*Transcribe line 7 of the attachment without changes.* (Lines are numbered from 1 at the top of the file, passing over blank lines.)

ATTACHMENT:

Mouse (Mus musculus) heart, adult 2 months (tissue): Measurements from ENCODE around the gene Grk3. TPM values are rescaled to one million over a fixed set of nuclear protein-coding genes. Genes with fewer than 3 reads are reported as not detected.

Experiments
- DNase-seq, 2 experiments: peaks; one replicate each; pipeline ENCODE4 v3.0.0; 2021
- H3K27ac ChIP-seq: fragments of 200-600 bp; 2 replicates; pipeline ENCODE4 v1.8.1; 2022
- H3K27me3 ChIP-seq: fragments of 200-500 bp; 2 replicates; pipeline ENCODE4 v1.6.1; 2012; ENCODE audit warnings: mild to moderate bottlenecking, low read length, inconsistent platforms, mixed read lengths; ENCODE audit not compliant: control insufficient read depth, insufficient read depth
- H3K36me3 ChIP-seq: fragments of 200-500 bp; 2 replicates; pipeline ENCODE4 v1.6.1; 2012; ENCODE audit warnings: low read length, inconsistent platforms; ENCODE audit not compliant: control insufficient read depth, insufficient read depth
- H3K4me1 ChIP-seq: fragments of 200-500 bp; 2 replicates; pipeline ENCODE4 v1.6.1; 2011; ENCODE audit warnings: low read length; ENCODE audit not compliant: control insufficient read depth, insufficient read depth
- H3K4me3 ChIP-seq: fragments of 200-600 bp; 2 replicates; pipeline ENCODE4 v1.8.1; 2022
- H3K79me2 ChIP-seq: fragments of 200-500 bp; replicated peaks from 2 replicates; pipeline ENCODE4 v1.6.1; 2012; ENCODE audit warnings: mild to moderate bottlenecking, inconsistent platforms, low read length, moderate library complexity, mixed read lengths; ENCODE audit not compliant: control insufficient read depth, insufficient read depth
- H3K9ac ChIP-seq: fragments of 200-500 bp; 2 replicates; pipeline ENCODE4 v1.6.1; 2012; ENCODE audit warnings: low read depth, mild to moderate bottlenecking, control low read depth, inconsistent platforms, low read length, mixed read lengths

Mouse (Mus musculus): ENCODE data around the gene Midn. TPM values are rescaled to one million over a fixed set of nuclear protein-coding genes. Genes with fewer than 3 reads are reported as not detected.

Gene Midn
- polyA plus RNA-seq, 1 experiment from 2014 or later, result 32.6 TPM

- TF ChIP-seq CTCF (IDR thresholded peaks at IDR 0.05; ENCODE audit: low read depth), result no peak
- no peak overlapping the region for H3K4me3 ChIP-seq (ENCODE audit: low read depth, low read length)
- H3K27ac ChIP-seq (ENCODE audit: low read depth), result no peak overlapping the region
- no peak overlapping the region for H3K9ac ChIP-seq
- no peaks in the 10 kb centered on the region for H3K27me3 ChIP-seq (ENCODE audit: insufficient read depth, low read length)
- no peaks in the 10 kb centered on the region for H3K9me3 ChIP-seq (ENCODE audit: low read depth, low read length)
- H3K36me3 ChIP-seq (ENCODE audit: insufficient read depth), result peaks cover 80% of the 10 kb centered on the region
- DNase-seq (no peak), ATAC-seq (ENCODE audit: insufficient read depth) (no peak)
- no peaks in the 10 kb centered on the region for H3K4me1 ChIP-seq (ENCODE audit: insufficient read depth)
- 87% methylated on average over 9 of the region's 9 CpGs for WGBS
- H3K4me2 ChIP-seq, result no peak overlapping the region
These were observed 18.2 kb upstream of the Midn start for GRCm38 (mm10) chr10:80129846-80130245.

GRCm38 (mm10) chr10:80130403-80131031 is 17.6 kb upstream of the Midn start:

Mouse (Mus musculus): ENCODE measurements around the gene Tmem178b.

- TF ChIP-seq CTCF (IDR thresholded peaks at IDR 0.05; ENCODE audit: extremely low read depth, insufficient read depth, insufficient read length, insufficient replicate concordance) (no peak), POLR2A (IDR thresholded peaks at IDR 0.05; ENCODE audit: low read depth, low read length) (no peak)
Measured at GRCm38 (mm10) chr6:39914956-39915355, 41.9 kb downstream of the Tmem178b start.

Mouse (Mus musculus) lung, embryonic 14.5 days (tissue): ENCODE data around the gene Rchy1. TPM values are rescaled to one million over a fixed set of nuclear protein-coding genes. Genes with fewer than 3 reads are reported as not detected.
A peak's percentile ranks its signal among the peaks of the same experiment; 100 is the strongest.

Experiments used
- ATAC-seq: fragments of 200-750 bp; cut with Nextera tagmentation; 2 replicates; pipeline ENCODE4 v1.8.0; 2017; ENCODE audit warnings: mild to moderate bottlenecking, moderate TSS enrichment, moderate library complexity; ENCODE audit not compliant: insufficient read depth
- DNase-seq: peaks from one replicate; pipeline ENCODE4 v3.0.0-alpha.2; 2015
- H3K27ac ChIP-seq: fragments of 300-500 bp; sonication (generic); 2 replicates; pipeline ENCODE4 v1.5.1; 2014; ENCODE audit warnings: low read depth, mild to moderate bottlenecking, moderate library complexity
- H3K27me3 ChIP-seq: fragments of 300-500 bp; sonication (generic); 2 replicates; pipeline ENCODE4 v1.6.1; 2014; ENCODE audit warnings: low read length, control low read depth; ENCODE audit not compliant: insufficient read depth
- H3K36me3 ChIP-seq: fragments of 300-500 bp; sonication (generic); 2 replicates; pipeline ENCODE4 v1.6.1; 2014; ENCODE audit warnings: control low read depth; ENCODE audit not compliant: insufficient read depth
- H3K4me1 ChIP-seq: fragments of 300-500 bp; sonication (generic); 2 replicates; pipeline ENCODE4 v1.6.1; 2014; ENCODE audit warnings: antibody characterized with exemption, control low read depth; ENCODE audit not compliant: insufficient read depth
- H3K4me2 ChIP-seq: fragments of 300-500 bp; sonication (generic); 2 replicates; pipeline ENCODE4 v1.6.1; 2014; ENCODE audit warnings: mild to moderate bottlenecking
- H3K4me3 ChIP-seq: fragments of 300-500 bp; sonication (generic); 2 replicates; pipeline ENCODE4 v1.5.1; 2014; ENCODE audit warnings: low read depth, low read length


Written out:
- H3K4me1 ChIP-seq: fragments of 200-500 bp; 2 replicates; pipeline ENCODE4 v1.6.1; 2011; ENCODE audit warnings: low read length; ENCODE audit not compliant: control insufficient read depth, insufficient read depth